Wan Routers

Written by Amy Hunter
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When you're networking computers, you have a couple of options. The most common is using Ethernet hubs and running wires through your home or office. Increasingly, however, people are turning to wireless (or WiFi) networks. While there are some shortcomings (WiFi is not yet as fast as wired networks), there's one big plus: convenience. When you go wireless, you're connected to the network wherever you are within range.

WiFi--also known as 802.11 networking--uses radio signals to connect the various computers on your network. The technology that allows this is basically the same as walkie-talkies. With a walkie-talkie, you speak into your handset, and your voice is transmitted via radio waves to the other handset. The antenna on the partnering unit picks up the signal, and your voice comes out the speaker. The basic principle is the same with WiFi.

So when you set up a WiFi network (this is also known as a wireless area network, or WAN), you equip every computer on the network with the means to receive the signals. This takes the form or a wireless card (many new laptop computers come with built-in wireless capability; if not, you can buy a card for about $50). This wireless card allows your computer both to receive and send the signals necessary to maintain your connection.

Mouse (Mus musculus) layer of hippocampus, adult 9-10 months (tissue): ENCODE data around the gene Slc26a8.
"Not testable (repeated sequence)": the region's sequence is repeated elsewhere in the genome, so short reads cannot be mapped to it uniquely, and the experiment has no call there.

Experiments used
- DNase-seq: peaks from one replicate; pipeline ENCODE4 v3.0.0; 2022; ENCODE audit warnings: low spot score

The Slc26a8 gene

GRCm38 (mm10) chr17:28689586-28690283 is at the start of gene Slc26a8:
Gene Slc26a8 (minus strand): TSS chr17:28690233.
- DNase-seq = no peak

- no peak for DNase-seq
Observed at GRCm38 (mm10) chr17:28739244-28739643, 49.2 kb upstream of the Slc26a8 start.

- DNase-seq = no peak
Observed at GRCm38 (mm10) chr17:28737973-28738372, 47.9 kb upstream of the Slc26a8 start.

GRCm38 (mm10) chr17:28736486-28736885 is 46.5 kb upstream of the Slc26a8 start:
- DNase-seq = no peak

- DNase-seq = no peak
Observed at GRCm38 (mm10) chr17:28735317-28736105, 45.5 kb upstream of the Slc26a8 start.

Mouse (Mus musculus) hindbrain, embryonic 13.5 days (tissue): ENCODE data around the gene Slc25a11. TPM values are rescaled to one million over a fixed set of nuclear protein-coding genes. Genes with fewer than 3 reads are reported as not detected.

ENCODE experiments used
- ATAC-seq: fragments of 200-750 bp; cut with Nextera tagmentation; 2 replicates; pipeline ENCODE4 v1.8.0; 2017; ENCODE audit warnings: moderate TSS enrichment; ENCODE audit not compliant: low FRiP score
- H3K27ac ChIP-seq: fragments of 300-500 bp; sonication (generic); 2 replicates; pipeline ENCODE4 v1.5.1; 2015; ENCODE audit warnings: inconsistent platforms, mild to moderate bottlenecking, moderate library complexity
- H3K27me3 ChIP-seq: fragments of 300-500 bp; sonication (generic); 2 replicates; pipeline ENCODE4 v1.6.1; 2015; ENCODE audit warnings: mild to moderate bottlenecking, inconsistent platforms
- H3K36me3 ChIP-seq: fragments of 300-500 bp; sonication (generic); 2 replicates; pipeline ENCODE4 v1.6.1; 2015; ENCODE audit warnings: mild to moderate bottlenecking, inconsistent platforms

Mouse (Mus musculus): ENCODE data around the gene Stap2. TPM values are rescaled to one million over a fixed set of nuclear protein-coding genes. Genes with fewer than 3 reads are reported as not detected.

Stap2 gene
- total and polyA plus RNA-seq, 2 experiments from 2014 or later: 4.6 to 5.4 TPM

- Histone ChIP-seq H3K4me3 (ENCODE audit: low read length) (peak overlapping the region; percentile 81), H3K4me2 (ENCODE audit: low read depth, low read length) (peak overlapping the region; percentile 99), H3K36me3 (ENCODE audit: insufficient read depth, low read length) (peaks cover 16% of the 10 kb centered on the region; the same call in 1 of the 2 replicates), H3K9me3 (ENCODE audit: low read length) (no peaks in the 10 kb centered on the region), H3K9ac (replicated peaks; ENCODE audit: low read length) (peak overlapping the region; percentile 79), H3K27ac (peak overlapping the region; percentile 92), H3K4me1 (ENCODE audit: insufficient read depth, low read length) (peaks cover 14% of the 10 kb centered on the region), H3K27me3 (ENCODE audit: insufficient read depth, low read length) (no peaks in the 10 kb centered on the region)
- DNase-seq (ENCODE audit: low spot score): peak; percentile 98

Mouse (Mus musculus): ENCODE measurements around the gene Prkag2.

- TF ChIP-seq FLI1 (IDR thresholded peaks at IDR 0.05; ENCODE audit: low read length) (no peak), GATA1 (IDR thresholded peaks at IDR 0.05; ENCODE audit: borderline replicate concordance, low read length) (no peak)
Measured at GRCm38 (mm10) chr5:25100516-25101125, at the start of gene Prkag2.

Of course, whether you're setting this up in your home or in your business, you'll need a wireless hub or router to act as the central distribution center for the network. You'll plug your internet connection into your wireless router, and this device works the same as a wired router, minus the cables. You'll want to make sure your network is secure, so your neighbors don't poach your signal. However, most companies that sell routers anticipate this possibility, so the means to protect your network (and the information on the computers that comprise the network) should be included with your router.


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